They are large-sized areas where different types of plants are grown for scientific and educational purposes. Example; Kew (England), Indian Botanical Garden, Howrah (India), National Botanical Research Institute, Lucknow (India).
It is commonly known as a zoo. It is the place where different types of living animals are kept in enclosures under human care.
It is an institution where preserved materials such as plant or animal species are kept for exhibition, study and reference purposes.
It is a booklet that contains a list of characters and their alternates which are helpful in the identification of various taxa.
It is a list that systematically summarises all of the species found in a specific location, generally with a brief description to aid identification.
It is a handbook that contains all information regarding a certain taxon, such as a family or genus.
It is a book that contains information about habitat, climate, seasonal changes, distribution, description, and index of plants in certain areas.
It's a handbook that details the occurrence, collection, and identification of species present in a specific area.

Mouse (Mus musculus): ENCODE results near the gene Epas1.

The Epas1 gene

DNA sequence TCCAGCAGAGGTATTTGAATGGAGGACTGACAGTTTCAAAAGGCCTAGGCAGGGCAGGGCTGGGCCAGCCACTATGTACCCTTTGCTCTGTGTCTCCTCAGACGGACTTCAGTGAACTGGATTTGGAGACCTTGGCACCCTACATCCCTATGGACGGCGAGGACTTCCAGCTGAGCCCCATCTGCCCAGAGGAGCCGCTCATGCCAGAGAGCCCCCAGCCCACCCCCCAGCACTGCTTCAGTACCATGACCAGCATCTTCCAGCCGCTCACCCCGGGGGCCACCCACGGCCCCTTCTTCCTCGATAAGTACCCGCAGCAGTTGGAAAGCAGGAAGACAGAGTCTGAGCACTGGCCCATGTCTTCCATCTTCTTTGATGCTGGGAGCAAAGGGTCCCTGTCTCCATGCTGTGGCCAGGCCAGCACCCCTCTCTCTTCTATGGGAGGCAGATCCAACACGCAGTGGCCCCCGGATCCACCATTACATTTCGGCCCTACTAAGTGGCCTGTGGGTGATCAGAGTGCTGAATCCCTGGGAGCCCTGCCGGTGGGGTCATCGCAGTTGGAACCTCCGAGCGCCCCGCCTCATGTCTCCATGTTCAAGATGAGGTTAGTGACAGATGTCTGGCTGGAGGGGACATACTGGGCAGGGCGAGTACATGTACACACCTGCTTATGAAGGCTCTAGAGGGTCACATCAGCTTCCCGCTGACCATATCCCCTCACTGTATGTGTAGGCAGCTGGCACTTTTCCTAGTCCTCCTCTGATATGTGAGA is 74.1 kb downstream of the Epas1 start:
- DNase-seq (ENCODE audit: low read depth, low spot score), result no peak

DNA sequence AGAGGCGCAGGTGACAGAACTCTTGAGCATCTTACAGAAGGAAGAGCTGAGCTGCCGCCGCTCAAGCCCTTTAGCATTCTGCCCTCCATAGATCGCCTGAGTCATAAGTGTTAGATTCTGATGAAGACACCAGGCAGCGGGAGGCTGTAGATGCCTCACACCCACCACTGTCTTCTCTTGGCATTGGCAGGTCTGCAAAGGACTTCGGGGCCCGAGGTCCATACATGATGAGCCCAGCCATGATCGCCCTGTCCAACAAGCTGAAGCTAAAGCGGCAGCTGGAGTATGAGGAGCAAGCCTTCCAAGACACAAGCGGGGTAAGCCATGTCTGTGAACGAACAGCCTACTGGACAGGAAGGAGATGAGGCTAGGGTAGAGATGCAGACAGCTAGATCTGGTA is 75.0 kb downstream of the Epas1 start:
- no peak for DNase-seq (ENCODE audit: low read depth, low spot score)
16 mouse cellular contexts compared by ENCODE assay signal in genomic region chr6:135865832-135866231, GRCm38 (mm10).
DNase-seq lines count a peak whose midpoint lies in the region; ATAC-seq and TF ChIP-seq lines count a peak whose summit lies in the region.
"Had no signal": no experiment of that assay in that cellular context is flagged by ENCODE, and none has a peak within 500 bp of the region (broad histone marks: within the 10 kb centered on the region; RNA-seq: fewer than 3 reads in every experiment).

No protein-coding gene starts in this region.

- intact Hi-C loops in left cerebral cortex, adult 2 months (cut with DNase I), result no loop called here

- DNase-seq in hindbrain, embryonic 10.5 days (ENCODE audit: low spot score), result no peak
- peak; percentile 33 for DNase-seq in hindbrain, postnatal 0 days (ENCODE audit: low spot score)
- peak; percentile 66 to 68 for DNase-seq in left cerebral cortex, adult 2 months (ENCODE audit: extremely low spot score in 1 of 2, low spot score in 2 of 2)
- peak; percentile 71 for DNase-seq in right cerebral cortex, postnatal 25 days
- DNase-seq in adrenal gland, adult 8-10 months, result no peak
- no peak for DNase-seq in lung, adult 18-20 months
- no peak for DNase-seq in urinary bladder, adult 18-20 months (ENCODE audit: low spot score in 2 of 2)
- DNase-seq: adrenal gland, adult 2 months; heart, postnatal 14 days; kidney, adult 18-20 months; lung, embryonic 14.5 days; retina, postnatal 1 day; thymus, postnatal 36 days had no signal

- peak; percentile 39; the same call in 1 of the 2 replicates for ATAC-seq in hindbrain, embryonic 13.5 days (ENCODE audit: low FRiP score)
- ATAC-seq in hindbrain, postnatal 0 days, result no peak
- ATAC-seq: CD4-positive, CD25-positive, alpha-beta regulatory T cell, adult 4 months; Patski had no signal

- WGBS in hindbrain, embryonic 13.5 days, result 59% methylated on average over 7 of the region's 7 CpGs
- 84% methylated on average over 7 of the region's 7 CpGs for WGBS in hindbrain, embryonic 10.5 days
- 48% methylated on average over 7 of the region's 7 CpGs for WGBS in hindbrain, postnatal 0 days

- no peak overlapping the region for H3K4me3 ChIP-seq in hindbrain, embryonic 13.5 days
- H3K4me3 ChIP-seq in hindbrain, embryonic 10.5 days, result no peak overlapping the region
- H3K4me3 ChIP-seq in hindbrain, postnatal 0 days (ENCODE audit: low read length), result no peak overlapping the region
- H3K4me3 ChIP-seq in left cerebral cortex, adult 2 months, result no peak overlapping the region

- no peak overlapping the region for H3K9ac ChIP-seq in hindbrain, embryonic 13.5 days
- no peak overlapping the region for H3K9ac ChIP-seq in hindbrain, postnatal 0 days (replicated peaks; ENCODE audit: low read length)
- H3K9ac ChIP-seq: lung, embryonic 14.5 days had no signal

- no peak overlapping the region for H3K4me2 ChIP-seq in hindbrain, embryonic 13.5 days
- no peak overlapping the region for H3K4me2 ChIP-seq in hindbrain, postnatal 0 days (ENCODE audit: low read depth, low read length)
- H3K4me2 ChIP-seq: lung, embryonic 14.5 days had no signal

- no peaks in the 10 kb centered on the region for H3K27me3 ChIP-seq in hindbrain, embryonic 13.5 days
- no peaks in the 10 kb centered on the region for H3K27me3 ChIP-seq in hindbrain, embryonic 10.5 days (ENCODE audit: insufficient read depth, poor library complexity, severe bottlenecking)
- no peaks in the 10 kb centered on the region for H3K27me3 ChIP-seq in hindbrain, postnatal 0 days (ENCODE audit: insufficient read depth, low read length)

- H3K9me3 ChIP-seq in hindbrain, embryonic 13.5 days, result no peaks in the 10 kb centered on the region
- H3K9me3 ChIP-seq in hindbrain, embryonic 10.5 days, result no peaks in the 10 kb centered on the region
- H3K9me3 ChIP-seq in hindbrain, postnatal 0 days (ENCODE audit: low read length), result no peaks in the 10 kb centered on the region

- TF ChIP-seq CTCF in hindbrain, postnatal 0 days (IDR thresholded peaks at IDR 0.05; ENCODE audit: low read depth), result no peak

1. Regeneration is the characteristic feature of living beings. Yes/No.
Ans: Yes, as the organisms that are fragmented regain their lost part of the body. For example; Planaria.
Key point to remember: Regeneration is a type of asexual reproduction.
2. Name the international organization that assigns scientific names to plants.
Ans: The international organization that assigns scientific names to plants is the Botanical Nomenclature International Code (ICBN).
Key point to remember: There are five codes of nomenclature :
International Code of Botanical Nomenclature (ICBN)
International Code of Zoological Nomenclature (ICZN)
International Code of Bacteriological Nomenclature (IC Bac N)
International Code of Viral Nomenclature (ICVN)
International Code of Nomenclature for Cultivated Plants (ICNCP)
1. This aspect is an exclusive characteristic of living things
Increase in mass from inside only
Perception of events happening in the environment and their memory
Isolated metabolic reactions occur in vitro
Increase in mass by the accumulation of material both on the surface as well as internally
Ans: (b) Perception of events happening in the environment and their memory.
The ability to perceive and remember events in the environment is the most unique feature of a living thing. Consciousness or irritation are the terms used to describe a living being’s behaviour.
Trick to remember: Consciousness, Metabolism, and cellular structure are the defining features of living organisms.